Abstract # 117:

Scheduled for Friday, June 20, 2008 05:00 PM-07:00 PM: Session 12 (Ball Rooms A and B) Poster Presentation

Grooming behavior of Tibetan macaques (Macaca thibetana) in the presence of tourists at Mt. Huangshan, China

H. Mack1, M. D. Matheson1, L. K. Sheeran1, J. H. Li2 and R. S. Wagner1
1Central Washington University, Ellensburg, Washington 98926, USA, 2Anhui University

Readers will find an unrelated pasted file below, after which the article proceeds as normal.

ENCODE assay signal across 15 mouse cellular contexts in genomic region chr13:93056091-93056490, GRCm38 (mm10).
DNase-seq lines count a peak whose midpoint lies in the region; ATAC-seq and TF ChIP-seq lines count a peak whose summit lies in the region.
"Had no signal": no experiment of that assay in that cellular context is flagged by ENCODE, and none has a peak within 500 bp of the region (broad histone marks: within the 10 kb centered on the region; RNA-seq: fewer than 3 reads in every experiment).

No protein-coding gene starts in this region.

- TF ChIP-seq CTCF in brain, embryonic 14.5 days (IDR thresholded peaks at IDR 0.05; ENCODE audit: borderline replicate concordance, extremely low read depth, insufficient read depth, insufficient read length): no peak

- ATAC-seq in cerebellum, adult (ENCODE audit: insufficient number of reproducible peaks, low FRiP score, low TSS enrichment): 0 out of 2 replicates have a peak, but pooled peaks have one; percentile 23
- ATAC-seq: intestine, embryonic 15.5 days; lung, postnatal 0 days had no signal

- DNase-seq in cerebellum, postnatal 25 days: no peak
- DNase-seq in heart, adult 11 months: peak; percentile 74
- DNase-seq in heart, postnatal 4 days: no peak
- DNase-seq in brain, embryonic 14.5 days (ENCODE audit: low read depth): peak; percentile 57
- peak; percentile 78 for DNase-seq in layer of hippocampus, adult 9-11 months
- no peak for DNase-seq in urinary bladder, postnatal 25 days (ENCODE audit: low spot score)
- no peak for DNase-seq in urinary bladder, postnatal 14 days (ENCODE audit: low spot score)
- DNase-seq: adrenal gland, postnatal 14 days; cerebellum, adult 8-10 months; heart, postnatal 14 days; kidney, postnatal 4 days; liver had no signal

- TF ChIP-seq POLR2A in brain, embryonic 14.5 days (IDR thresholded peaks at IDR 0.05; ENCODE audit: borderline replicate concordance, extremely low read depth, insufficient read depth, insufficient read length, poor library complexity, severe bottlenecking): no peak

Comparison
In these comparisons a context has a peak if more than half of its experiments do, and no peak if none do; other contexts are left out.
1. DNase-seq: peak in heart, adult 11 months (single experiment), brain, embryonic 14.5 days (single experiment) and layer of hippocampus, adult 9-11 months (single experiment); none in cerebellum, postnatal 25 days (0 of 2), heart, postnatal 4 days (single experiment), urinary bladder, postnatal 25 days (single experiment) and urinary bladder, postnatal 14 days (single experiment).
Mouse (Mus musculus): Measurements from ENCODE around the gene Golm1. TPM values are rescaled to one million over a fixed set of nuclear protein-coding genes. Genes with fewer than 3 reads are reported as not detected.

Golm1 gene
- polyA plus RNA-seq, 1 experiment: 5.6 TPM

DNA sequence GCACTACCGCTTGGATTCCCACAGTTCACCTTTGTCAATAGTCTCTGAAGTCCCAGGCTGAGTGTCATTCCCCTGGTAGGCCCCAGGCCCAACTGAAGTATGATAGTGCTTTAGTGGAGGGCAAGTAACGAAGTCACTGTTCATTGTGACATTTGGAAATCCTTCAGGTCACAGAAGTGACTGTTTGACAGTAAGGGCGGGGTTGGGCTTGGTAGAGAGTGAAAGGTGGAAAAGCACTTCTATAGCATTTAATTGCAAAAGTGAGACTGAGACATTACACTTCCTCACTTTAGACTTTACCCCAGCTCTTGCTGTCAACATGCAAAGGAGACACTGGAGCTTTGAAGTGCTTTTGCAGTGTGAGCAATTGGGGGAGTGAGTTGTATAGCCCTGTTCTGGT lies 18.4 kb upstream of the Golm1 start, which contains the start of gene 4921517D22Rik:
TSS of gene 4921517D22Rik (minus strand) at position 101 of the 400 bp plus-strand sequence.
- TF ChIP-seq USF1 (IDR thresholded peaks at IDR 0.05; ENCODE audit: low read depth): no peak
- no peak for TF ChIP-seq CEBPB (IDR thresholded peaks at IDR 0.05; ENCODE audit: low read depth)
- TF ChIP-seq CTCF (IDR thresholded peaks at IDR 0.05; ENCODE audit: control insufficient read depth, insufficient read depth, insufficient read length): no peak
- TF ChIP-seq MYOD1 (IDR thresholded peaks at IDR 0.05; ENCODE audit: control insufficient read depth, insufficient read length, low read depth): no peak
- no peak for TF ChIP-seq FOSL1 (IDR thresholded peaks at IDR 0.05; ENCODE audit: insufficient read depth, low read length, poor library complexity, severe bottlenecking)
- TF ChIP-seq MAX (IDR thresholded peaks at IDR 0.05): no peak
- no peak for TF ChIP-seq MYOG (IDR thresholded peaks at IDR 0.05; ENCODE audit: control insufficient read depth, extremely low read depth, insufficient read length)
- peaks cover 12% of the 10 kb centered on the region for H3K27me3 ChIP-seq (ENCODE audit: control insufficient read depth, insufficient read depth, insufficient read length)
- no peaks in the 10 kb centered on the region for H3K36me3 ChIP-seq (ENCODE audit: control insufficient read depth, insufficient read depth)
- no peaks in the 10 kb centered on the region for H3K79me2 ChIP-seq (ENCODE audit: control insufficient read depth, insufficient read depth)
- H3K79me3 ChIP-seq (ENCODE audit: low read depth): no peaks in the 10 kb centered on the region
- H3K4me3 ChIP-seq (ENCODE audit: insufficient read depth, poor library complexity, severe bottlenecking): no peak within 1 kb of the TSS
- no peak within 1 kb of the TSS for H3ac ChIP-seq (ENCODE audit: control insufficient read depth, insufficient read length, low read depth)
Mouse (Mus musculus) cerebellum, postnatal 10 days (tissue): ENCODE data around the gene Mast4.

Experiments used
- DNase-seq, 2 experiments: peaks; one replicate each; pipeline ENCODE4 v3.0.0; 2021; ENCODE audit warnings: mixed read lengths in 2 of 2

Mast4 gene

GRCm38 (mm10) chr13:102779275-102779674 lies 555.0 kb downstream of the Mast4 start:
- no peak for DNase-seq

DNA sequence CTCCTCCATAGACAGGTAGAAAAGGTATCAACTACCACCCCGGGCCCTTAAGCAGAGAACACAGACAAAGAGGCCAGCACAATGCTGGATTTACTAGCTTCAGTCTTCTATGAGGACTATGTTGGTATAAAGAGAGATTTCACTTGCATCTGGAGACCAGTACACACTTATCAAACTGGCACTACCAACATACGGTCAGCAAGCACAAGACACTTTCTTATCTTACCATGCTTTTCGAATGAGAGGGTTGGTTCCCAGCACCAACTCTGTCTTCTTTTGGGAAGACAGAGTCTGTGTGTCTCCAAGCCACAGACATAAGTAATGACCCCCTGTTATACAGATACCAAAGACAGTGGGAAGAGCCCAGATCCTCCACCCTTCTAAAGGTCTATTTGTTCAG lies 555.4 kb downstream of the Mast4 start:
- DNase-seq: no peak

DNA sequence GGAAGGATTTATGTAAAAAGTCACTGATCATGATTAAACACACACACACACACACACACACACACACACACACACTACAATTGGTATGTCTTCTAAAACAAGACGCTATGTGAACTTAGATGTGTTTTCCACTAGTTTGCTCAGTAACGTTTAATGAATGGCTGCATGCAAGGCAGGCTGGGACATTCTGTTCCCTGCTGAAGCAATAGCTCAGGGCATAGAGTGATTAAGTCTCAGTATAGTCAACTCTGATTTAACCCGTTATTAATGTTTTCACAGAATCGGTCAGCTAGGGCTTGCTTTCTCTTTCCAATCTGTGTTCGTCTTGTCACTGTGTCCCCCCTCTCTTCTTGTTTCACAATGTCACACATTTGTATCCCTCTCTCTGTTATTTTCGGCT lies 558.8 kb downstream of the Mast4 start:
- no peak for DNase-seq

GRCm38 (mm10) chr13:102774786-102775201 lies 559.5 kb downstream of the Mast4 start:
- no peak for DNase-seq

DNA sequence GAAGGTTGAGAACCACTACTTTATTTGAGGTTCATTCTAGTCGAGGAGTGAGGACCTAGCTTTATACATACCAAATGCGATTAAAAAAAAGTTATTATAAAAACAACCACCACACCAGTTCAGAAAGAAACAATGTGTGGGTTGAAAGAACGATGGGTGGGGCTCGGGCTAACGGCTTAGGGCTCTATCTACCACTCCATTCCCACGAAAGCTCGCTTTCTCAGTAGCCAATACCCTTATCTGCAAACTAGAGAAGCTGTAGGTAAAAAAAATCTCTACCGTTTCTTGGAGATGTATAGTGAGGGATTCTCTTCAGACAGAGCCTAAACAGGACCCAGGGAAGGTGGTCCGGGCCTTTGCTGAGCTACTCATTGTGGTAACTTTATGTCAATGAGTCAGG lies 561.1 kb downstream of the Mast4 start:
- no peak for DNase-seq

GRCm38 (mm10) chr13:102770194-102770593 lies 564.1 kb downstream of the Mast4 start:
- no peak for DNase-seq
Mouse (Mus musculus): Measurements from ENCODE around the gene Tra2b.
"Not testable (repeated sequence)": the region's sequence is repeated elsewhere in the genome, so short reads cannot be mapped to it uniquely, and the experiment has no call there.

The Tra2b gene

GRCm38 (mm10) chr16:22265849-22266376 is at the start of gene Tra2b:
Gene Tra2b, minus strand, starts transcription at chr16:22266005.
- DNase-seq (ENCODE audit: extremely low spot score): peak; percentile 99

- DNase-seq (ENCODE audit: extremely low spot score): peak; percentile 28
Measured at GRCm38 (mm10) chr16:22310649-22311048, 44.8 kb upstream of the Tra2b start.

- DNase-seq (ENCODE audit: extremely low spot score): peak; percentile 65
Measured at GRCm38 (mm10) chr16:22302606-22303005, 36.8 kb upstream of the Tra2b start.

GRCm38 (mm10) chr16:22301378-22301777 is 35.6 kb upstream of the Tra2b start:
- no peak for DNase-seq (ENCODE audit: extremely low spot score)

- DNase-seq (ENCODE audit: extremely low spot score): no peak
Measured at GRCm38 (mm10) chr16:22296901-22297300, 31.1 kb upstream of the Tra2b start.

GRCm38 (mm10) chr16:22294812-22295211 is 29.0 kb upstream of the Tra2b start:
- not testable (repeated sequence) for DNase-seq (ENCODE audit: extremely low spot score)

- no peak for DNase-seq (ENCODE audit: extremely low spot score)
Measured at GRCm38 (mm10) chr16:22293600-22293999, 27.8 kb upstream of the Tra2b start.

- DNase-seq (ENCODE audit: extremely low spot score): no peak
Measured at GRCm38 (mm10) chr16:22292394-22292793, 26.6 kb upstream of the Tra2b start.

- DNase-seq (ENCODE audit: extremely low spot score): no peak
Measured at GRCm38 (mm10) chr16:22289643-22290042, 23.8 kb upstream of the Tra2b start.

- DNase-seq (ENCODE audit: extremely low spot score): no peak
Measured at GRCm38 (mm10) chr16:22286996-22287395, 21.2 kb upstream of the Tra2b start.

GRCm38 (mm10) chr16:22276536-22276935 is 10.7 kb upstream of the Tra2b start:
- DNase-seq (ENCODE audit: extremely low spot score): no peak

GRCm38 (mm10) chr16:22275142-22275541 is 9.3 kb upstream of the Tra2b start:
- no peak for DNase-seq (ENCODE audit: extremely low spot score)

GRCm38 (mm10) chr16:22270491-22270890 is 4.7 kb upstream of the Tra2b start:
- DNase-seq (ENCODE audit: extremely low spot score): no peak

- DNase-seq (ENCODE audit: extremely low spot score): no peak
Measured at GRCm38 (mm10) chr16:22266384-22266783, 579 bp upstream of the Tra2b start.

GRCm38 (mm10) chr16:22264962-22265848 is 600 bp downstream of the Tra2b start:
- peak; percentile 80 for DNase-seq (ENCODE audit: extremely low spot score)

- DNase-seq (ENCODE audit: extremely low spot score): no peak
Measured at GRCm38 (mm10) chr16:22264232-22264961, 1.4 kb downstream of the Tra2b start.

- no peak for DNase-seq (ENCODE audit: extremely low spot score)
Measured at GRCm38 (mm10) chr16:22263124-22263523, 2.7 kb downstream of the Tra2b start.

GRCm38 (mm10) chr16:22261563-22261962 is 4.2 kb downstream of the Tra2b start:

Among non-human primates, grooming behaviors have been hypothesized to serve many functions including stress reduction, social bonding, and ectoparasite removal. This study was conducted to assess whether tourist presence affects the rates of grooming among Tibetan macaques (Macaca thibetana) at Mt. Huangshan, Anhui Province, China. Observations were conducted from August 5-26, 2007 with a total of 53.25 h of data recorded. Analyses of these data indicate adult males performed 1.55% (8/515), adult females 40.58% (209/515), and juveniles 57.86% (298/515) of grooming bouts. At the group level, Binomial Sign Tests showed [a=0.05] when no tourists were present there were and average of 8.77 grooming bouts per hour, significantly fewer than 10.79 bouts per hour when tourists were present . There were also an average of 5.77 self-grooming bouts per hour with no tourists, which was significantly fewer than 8.66 bouts per hour when tourists were present. Across 35 observation periods with tourists present, the mean number of tourists positively correlated with self grooming [r(33)=0.35, p=0.04], but not with social grooming [r(33)=0.26,  p=0.13]. Broken down by age/sex class of groomer, the mean number of tourists present showed a trend to be correlated with grooming by adult females [r(33)=0.32, p=0.06], but not juveniles [r(33)=0.14, p=0.42]. Adult males did not initiate social grooming. However, tourist density correlated with self-grooming by adult males [r(33)=0.35, p=0.04], but not adult females [r(33)=0.24, p=0.17] or juveniles [r(33)=0.26, p=0.13].